Name: Hemigrammus erythrozonus
The Glow-light Tetra comes from Guyana and the female, which is larger than the male, grows up to be 4.5 cm long. A small all glass tank with water hardness up to 8°dNCH will suffice for breeding. Although large quantities of fry will incubate in waters of low hardness, most of the fry soon contract non-infectious, constitutional dropsy, and die within a short time. Carbonate hardness should not be higher that 1°dCH. The addition of a small amount of peat extract encourages the eggs to develop. Water temperature should be kept between 26 and 28°C. The breeding pair spawns in a thicket of fine leaved plants such as Fontinalis and Vesicularia dubyana. At the end of each spawning act, both fish turn upside down and the female ejects the eggs in this position. Sediment should always be removed and new water added during the rearing in order to avoid an accumulation of nitrates which can be toxic to the fry. At first the young fishes are yellowish but later they develop a dark pattern all over the body. They consume relitively large pieces of live food such as nauplii of brine shrimp. They grow well and fast. In recent years a golden breeding form has become popular with aquarists.
I have a school of five of these little guys and I think they are a joy to have. Although their colors are not as remarkable, I find that they are easier to keep than neon tetras. They just seem to be able to adapt to different water conditions better. Being a schooling species, it is important to keep at least five together, but preferably more. They stay together and play together and add a lot of fun and excitement to any community tank.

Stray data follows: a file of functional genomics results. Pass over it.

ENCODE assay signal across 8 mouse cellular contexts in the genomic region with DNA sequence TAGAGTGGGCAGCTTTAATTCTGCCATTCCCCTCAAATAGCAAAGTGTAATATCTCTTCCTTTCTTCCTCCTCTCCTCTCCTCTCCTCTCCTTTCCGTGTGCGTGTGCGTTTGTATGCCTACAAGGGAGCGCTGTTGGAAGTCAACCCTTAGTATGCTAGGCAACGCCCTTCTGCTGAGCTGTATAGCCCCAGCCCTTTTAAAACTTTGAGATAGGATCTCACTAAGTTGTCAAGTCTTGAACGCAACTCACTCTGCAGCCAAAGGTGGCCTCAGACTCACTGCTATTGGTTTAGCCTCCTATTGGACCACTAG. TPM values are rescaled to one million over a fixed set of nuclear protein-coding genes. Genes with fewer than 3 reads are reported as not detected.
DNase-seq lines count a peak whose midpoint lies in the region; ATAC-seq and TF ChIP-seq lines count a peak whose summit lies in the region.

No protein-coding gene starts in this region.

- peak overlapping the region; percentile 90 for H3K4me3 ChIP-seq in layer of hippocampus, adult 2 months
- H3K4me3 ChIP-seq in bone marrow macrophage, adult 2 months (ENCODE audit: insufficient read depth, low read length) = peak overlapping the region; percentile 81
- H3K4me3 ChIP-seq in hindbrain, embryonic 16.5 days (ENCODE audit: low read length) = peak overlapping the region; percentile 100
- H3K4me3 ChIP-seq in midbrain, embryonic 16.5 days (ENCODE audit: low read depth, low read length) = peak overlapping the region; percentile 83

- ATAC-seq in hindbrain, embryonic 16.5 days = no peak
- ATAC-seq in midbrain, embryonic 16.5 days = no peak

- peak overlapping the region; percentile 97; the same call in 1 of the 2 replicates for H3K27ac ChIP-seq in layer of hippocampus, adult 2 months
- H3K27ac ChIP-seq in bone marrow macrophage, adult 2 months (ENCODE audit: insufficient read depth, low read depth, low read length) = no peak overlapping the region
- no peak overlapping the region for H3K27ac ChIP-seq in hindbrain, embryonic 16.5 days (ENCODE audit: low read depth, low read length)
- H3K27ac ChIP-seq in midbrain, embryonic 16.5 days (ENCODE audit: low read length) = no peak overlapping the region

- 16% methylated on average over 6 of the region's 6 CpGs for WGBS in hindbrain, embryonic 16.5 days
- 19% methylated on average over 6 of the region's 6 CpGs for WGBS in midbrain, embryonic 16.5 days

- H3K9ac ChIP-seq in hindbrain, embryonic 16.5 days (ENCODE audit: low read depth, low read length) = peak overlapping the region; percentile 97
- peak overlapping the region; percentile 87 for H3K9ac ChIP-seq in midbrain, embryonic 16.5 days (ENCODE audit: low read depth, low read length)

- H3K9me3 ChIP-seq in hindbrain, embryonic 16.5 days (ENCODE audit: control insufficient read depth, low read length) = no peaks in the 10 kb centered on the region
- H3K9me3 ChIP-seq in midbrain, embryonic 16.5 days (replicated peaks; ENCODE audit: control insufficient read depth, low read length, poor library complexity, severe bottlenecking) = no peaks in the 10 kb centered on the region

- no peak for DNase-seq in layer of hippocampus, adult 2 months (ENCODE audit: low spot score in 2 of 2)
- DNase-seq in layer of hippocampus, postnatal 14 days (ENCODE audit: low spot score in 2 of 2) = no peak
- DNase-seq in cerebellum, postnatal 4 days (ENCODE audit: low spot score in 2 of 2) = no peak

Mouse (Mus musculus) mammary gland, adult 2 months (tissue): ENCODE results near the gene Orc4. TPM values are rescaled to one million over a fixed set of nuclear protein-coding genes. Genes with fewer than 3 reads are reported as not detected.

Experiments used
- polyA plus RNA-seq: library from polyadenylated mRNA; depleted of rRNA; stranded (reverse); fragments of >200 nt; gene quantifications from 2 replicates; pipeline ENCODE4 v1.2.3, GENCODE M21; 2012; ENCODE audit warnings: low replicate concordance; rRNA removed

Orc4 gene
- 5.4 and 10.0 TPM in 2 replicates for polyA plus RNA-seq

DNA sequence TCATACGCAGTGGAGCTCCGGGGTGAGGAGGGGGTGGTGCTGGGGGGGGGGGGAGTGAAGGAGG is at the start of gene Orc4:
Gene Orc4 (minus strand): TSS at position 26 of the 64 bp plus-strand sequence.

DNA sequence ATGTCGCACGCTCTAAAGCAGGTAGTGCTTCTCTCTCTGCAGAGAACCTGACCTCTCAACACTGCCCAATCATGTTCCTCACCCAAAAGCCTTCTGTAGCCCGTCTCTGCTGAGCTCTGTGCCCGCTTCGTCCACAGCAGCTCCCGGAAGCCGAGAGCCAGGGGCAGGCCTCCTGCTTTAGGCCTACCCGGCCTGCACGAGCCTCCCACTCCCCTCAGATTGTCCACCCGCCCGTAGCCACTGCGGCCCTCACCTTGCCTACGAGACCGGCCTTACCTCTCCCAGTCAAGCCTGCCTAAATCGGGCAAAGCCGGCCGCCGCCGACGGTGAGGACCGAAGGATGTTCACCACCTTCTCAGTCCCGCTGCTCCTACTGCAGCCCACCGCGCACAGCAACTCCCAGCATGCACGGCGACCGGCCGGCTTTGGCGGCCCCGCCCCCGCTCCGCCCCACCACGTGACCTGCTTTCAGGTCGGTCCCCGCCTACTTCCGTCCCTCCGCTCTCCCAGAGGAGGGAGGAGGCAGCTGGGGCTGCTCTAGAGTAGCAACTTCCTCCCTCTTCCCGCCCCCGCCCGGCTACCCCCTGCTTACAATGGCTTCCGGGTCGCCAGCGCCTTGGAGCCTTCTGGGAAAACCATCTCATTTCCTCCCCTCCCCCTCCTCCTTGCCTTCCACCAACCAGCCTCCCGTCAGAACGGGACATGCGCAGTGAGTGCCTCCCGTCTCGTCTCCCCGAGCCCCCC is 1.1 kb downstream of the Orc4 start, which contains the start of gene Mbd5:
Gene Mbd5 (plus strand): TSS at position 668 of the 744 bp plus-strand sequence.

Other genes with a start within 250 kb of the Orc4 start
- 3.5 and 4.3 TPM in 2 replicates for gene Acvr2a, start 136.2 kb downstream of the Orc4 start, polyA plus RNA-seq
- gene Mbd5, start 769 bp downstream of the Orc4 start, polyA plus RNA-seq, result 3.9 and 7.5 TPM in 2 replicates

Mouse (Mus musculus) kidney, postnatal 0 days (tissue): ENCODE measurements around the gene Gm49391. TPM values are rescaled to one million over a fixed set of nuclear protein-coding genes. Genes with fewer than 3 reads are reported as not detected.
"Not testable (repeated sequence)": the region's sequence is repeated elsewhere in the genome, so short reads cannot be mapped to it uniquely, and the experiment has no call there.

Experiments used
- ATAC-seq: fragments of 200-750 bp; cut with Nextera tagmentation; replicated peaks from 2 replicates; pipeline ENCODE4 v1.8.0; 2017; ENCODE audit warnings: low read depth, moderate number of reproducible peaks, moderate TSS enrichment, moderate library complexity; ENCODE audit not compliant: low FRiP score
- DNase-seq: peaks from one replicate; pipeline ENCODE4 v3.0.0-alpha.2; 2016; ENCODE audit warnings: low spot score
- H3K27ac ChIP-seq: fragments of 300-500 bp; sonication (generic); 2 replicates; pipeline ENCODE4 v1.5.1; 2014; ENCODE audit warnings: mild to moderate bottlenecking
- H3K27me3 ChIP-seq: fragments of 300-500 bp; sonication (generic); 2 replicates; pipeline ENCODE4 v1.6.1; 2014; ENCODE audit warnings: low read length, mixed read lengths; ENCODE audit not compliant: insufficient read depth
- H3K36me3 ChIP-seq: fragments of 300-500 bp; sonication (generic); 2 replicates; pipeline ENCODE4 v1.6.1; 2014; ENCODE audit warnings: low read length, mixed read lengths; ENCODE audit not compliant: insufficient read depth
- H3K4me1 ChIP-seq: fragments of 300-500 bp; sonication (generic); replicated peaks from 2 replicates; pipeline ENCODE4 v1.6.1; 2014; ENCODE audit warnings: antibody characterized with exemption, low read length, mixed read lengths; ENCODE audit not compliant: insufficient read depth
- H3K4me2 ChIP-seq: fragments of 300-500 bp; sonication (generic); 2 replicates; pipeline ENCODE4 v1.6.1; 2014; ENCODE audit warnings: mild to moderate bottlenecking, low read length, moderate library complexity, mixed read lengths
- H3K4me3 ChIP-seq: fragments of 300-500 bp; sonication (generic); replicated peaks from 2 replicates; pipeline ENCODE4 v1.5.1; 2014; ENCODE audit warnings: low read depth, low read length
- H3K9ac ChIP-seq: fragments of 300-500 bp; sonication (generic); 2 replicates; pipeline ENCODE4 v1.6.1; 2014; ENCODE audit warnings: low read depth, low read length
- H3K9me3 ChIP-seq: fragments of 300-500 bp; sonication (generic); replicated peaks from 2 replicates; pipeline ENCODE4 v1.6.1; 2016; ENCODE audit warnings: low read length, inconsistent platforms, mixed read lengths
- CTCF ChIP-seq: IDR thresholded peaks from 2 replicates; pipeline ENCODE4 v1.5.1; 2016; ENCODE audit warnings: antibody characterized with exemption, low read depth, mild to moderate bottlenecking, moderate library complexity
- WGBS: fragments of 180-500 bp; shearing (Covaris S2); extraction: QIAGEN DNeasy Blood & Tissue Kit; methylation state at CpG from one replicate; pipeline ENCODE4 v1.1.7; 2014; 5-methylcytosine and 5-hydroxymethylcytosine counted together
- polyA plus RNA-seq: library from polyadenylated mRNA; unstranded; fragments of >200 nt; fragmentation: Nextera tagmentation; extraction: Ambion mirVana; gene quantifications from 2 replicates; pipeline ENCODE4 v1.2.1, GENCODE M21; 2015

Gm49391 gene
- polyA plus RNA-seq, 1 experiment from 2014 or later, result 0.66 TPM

I bought a shoal of 10 glowlights for my South American tank a while ago and 7 are still alive. The others were unfortunately lost when my 180 litre tank got a hairline crack down the side. But I noticed not recently that they are preparing to breed, so I am awaiting signs of eggs or fry soon!
These fish are tough and excellent for beginners. They can survive in a stressful environment, and like to be in a school. Good lighting conditions bring out the colourful orange stripe on their bodies. They make a wonderful addition to an aquarium with other tetras.
Glow lights are a very timid tetra species. I introduced 8 into my community set up and only after about 4-5 weeks would they take to flake or small brine off the surface. I had to sink food near to the plant where they hide before they took to surface food which is time consuming, especially with pigs like dwarf gouramis around. Do not introduce these with larger fish like Paradise fish. Love them!
I have 3 glowlight tetras in my tank. I used to have 5, but my angelfish made a meal of 2 of them. I find them attractive and inexpensive, great for beginners and proffesionals alike. I think they are egg scatterers, either that or they lay them on fine leafed plants.